Uses of the Erotic: The Erotic as Power by Audre Lorde has been a seminal essay in my growth. It struck a particular chord with me in my 20s and continues to inform some of the ways I think about the world.
In order to understand where I'm coming from with this, I think it's important to delve into what the word erotic means for Audre Lorde. The link above contains the full PDF and I strongly encourage reading the entire thing. However here are some quotes to begin:
The erotic is a resource within each of us that lies in a deeply female and spiritual plane, firmly rooted in the power of our unexpressed or unrecognized feeling. 
But the erotic offers a well of replenishing and provocative force to the woman who does not fear its revelation, nor succumb to the belief that sensation is enough. 
The erotic is a measure between the beginnings of our sense of self and the chaos of our strongest feelings. It is an internal sense of satisfaction to which, once we have experienced it, we know we can aspire. For having experienced the fullness of this depth of feeling and recognizing its power, in honor and self-respect we can require no less of ourselves. 
Another important way in which the erotic connection functions is the open and fearless underlining of my capacity for joy. In the way my body stretches to music and opens into response, hearkening to its deepest rhythms, so every level upon which I sense also opens to the erotically satisfying experience, whether it is dancing, building a bookcase, writing a poem, examining an idea.
That self-connection shared is a measure of the joy which I know myself to be capable of feeling, a reminder of my capacity for feeling. [56-57]
The quotes above do not capture what Lorde means in entirety. However it's a decent starting point. The erotic is not pornographic - Lorde writes of it as in the realm of women but also a dimension not explored enough in men (as it is in the realm of women); it is devalued, but kept around because it is powerful; its power is subdued by the contortions of a culture(s) that fear(s) this power. Do people fear the erotic because it is in the realm of women-power, or because as a kind of power it is one that women are particularly good at embodying (if they let it)? I hesitate myself to gender the erotic, however I understand the particular place Lorde was writing from here.
The reason this captured my attention so much and resonated with me was in the lines like, "..every level upon which I sense also opens to the erotically satisfying experience..."
I can relate to the erotic connection with building a bookcase. The erotic is connection to self and others. So at a very surface level, if one does not attempt to really understand aut-istic - the connection is as simple as aut-o-erotic. But "autistic", despite the propaganda, is not "jailed inside ones own world and not really human", as much as eroticism isn't the one-dimensional masturbatory fantasy of much pornography. The erotic is life-force. This connection exists on every dimension of being. It is what artists tap into when they create, and also what mathematicians tap into when they work out a new equation.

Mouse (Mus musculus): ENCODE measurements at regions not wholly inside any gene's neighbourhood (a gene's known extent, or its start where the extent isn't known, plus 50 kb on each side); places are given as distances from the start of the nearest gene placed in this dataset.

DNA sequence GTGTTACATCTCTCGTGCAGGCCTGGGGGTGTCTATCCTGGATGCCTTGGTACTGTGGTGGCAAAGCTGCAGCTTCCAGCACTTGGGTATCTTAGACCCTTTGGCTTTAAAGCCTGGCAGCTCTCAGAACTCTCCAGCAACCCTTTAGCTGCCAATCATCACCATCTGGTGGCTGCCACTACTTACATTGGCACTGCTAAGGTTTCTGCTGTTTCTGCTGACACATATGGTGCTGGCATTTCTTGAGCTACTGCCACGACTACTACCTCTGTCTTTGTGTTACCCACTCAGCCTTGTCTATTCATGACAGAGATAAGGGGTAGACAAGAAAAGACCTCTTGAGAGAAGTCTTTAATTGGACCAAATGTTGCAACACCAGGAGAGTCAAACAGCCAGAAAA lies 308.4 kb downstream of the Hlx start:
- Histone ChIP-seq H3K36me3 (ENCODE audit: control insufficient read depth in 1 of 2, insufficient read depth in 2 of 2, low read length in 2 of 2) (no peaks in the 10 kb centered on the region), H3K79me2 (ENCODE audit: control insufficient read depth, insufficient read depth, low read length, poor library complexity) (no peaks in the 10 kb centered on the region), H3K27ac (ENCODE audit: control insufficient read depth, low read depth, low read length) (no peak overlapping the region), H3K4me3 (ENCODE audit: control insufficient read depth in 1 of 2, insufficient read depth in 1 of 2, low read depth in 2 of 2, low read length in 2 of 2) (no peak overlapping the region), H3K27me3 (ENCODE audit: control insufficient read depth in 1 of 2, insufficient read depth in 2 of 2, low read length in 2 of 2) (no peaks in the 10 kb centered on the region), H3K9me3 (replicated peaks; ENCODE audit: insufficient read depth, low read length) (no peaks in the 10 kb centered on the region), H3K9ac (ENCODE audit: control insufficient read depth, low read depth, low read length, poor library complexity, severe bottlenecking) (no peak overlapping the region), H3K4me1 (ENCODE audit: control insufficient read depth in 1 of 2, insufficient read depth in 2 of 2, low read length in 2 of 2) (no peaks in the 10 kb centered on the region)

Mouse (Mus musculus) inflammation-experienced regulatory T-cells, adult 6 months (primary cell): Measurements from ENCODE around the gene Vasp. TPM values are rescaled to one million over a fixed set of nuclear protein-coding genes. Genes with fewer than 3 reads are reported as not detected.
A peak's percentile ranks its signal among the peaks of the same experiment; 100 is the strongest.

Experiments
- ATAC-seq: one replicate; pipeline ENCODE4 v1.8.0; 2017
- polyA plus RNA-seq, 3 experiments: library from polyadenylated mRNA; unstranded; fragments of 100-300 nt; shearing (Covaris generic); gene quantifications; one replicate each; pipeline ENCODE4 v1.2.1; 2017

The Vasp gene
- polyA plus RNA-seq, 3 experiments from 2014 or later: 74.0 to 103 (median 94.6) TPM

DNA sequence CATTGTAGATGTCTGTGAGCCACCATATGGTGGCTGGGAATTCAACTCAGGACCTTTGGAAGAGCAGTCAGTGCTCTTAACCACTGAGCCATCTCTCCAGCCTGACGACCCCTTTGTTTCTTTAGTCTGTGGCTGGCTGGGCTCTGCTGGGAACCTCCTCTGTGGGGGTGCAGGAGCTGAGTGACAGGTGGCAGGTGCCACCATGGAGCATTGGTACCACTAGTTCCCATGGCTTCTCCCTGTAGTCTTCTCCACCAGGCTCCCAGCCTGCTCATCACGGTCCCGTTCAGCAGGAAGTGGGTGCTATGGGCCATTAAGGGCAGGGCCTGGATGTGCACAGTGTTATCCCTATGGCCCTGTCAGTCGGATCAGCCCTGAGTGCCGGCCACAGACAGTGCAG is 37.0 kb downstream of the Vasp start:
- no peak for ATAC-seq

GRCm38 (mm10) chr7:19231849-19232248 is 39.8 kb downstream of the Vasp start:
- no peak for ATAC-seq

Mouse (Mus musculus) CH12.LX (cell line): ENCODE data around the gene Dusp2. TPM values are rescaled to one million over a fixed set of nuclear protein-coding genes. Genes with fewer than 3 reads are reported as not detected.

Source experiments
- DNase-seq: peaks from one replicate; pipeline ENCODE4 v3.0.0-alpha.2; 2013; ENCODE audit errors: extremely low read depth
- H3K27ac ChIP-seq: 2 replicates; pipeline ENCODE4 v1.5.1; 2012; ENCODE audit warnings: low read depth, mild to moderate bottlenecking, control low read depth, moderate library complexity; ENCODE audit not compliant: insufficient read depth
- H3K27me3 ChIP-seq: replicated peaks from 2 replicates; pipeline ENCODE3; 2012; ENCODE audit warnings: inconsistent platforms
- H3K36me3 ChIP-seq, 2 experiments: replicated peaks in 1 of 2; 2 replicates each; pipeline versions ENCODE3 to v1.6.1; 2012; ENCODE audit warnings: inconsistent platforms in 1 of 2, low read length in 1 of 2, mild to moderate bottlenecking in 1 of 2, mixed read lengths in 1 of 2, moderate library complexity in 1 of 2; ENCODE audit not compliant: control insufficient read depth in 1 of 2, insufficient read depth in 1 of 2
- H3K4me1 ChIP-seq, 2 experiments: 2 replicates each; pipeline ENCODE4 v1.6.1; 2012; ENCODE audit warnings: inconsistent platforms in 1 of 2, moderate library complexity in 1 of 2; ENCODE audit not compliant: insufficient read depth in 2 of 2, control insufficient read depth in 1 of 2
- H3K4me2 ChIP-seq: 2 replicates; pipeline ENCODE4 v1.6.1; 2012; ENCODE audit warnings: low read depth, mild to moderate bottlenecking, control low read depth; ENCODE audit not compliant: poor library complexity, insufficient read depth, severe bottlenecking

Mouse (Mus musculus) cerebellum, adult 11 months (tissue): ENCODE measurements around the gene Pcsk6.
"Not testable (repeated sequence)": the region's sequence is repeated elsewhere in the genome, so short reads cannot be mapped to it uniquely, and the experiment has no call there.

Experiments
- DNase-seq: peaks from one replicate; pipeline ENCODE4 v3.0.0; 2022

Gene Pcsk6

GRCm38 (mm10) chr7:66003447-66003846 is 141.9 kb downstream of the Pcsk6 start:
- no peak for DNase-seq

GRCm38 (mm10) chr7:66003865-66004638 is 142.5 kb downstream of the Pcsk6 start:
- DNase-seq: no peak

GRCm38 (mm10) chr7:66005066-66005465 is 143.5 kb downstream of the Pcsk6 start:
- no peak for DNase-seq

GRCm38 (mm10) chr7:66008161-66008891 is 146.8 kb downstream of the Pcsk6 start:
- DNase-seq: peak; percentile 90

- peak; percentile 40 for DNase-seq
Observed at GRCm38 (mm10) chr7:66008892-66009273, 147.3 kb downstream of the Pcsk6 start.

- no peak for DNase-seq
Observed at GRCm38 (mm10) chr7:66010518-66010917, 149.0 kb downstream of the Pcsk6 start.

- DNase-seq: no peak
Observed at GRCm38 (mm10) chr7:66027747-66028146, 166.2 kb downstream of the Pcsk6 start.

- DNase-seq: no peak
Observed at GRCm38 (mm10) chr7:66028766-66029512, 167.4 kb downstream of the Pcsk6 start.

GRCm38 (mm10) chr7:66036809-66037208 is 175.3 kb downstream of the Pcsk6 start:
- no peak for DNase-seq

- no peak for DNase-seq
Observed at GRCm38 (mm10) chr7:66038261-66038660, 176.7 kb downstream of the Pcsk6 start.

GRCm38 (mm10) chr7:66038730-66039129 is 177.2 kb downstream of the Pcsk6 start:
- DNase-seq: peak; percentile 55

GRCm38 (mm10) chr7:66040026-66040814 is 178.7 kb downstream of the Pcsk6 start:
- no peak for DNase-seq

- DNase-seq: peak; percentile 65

It is, with respect, perhaps what some people only experience during sex, and why the erotic is often equated with sex and nothing more. Sex is great - and sex is so many things, and many of those things don't involve orgasm, or things we would think of as sex. There are no delineations -- as Foucault wrote, (roughly), before there was homosexuality (first) and then heterosexuality (second), there used to be bodies and pleasure. We've certainly categorized things in ways that divide up the erotic ever so much that it is not easy to grasp the entirety of what it means to live in the power of one's experience.
Back to those dimensions of being -- autistic spaces within me are dimensions of my being. The entirety of what it means to be autistic isn't exclusively the purview of the autistic. I could describe one aspect of my joyful experience with light and dust motes and this dimension is highly relatable to a cinematographer, even if he isn't autistic -- because his uses of the erotic, his power, includes this capacity.
If autistic capacity is undervalued, I believe it is for some of these same ways that the erotic spaces are undervalued -- however they have been around all the time, forever. Some writings on meditation and mindfulness touch on the kind of connective presence I'm talking about. However I don't mean to say autists are closer to enlightenment -- I mean that for each, our capacities are different. The capacity for kinetic resonance within space and light and sound is a particular capacity -- and less valued, in our world, than the capacity to understand office politics. But both are, I would argue, just as important to our humanity.